The development of the DHS Report benefitted from extensive interagency discussion that included DHS, the Department of Justice, the Office of the United States Trade Representative, the Department of Commerce, the Food and Drug Administration, the Office of the Intellectual Property Enforcement Coordinator, and the Department of State. The DHS Report also benefited from outreach to, and comments from, numerous private sector stakeholders, including responses to the Department of Commerce's FRN 2019-14715 titled “Comment Request; Report on the State of Counterfeit and Pirated Goods Trafficking and Recommendations,” issued on July 10, 2019. 84 FR 32861. The FRN requested comments on a variety of issues drawn from the Presidential Memorandum. As summarized in the DHS Report, the comments relevant to the subject of this FRN included rights holder assertions that the present legal landscape for online secondary liability in the e-commerce space is “out of date.” DHS Report at 24. In particular, the rights holders noted, in the brick-and-mortar economy, contributory infringement liability has been well developed through case law for the licensing and oversight of sellers, but a comparable regime is largely nonexistent in the e-commerce realm. Id. at 24-25. Comments were also received from platforms noting that they have “invested heavily in proactive efforts to prevent counterfeits from reaching their online stores,” and several commenters noted that some platforms have significant interactions with law enforcement to combat counterfeits trafficking. Id. at 25.
The DHS Report includes a section on “Immediate Action by DHS and Recommendations for the USG [U.S. Government].” The ninth item, titled “Assess Contributory Trademark Infringement Liability for E-Commerce,” calls for the Department of Commerce to seek input from the private sector and other stakeholders as to the application of the traditional doctrines of trademark infringement to the e-commerce setting, including whether to pursue changes in the application of the secondary infringement standards to platforms. See DHS Report at 33. This FRN seeks comments on that issue.
Request for Information: The USPTO requests information from interested stakeholders, including but not limited to trademark owners affected by the sale of counterfeit goods offered through e-commerce platforms and online third-party marketplaces and intermediaries.
Respondents may address any, all, or none of the following questions. Please identify, where possible, the question(s) your comments are intended to address.
Respondents may organize their submissions in any manner. Reminder: Respondents have the responsibility to request that any information contained in a submission be treated as confidential business information and must certify that such information is confidential and would not customarily be released to the public by the submitter. Confidential business information must be clearly designated as such and provided only by mail carrier as described above.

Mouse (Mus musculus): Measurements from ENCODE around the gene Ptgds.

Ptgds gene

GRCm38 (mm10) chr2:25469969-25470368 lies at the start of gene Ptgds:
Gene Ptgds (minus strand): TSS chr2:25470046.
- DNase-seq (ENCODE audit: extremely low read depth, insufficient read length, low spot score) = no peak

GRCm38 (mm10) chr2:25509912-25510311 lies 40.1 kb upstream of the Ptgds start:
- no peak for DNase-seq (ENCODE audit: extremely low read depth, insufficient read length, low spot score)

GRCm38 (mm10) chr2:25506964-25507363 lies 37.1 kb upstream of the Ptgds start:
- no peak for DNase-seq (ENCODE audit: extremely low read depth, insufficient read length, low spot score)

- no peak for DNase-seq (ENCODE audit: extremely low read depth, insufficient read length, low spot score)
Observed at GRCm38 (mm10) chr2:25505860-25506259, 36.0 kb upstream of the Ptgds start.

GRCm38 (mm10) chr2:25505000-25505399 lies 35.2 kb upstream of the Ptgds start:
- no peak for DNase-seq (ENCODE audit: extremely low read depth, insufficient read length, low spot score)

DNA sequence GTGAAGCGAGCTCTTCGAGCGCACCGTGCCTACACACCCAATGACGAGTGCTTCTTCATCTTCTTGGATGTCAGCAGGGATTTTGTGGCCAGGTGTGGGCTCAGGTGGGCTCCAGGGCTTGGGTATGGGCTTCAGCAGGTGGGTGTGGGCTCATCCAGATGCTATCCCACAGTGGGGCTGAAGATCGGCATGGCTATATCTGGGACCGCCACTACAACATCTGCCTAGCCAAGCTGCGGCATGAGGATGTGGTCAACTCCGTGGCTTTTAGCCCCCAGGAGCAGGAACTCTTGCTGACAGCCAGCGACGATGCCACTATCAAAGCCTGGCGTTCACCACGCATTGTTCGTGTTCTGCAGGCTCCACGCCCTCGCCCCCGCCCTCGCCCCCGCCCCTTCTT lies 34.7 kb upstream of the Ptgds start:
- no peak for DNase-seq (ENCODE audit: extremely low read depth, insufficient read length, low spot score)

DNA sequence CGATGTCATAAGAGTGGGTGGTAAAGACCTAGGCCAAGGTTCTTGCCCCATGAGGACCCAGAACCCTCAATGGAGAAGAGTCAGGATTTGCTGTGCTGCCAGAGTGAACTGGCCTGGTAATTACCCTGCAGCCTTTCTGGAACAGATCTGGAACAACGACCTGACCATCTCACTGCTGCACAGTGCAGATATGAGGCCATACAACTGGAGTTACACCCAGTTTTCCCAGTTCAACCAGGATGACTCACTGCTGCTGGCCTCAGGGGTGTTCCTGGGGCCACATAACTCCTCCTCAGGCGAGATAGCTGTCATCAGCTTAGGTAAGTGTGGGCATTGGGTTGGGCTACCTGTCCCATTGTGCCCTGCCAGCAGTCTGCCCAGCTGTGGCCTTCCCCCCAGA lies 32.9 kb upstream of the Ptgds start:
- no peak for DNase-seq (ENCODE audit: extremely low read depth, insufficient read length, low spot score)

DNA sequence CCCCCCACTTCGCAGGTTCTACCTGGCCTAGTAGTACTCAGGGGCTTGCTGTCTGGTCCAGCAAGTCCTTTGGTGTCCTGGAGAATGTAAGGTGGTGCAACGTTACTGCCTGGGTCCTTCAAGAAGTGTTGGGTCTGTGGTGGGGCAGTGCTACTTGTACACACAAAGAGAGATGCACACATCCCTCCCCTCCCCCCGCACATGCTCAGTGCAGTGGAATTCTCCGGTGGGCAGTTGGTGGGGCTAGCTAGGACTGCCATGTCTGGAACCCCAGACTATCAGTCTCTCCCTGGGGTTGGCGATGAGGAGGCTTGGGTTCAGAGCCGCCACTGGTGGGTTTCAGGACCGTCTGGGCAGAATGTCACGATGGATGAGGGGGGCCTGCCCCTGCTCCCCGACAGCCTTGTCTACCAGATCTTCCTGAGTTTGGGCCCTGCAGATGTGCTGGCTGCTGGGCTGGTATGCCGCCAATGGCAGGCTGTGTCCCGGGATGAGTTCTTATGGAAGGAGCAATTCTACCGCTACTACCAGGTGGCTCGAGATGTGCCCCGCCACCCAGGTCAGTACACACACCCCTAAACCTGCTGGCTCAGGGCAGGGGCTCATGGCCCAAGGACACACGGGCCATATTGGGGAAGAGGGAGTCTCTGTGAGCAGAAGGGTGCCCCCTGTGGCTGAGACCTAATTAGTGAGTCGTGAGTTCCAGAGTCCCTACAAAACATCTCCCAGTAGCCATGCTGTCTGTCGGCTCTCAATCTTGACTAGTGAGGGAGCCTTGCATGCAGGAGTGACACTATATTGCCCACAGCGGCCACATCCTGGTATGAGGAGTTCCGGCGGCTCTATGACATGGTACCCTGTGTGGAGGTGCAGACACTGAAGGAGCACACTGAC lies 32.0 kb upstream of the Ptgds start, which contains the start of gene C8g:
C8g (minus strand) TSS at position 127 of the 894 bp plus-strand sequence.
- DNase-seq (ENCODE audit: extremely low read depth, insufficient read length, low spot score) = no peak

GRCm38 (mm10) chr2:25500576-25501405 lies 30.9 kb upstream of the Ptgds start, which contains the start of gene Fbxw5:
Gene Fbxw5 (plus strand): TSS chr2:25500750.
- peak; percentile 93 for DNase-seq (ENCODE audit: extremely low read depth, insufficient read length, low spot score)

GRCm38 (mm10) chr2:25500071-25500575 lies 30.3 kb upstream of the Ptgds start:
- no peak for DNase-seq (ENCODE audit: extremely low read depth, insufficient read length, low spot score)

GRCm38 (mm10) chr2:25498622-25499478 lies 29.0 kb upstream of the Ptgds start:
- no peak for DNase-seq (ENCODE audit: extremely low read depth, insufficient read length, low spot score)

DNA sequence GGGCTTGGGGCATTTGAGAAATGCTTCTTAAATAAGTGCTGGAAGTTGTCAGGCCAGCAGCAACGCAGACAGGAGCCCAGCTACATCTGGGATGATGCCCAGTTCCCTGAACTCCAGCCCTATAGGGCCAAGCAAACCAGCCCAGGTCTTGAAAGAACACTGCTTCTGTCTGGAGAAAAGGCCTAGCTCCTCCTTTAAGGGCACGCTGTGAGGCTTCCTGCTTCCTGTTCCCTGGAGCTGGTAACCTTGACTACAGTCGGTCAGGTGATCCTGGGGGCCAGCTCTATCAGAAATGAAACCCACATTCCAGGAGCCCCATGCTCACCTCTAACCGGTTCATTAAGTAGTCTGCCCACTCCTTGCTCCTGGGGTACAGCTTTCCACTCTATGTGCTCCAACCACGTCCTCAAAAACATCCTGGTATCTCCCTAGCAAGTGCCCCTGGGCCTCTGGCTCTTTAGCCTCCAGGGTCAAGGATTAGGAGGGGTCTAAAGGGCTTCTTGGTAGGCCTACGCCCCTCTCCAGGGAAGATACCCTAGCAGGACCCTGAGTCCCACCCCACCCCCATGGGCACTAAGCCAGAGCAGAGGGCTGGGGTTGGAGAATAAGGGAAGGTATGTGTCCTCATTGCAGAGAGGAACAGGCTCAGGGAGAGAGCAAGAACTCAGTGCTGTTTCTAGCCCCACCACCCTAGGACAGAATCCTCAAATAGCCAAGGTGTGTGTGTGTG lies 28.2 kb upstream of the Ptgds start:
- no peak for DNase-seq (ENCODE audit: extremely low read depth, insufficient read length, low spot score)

The USPTO welcomes all input relevant to the application of the traditional doctrines of secondary trademark infringement to the e-commerce setting, more specifically whether to pursue changes in the application of the secondary infringement standards to platforms. In particular, we seek the following information:
1. Is the doctrine of secondary infringement liability, as currently applied by the courts, an effective tool in addressing the problem of the online sale of counterfeit goods? If not, please identify the shortcomings in this approach to combatting counterfeits sold online, including whether the shortcomings are general to all goods and modes of e-commerce or whether they are specific to a particular type of goods or e-commerce.
2. Have you pursued or defended secondary trademark infringement claims against an e-commerce platform, online third-party marketplace, or other online third-party intermediary where the claim was that the intermediary facilitated the sale of counterfeit goods, including counterfeit goods offered by a third-party seller? If so, what challenges did you face in pursuing or defending these claims under a secondary infringement theory, and what was the result?
3. If you have chosen not to pursue a potential claim or defend against a claim for secondary trademark infringement against an e-commerce platform, online third-party marketplace, or other online third-party intermediary for reasons related to the current interpretation of the doctrine of secondary infringement, please explain how your decision-making was affected by the state of the law and how a different interpretation might have led to a different decision.
4. To the extent you have identified shortcomings in the current application of the doctrine of secondary infringement in your answers to the above questions, please explain how you would recommend resolving those shortcomings.
a. For all types of recommendations, please identify their scope, including the type of goods or e-commerce affected. Where appropriate, please prioritize your recommendations.
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5. Please provide any studies or other information in your possession that demonstrate whether or not a change in the law of secondary liability for trademark counterfeiting with respect to e-commerce platforms, online third-party marketplaces, and other online third-party intermediaries would be effective in reducing online sales of counterfeit goods, or whether it would pose any risks.
6. Are there any other areas of law or legal doctrines that could help inform or supplement the standard for secondary trademark infringement to reduce online sales of counterfeit goods?
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Dated: November 6, 2020.
Under Secretary of Commerce for Intellectual Property and Director of the United States Patent and Trademark Office.
[FR Doc. 2020-25163 Filed 11-12-20; 8:45 am]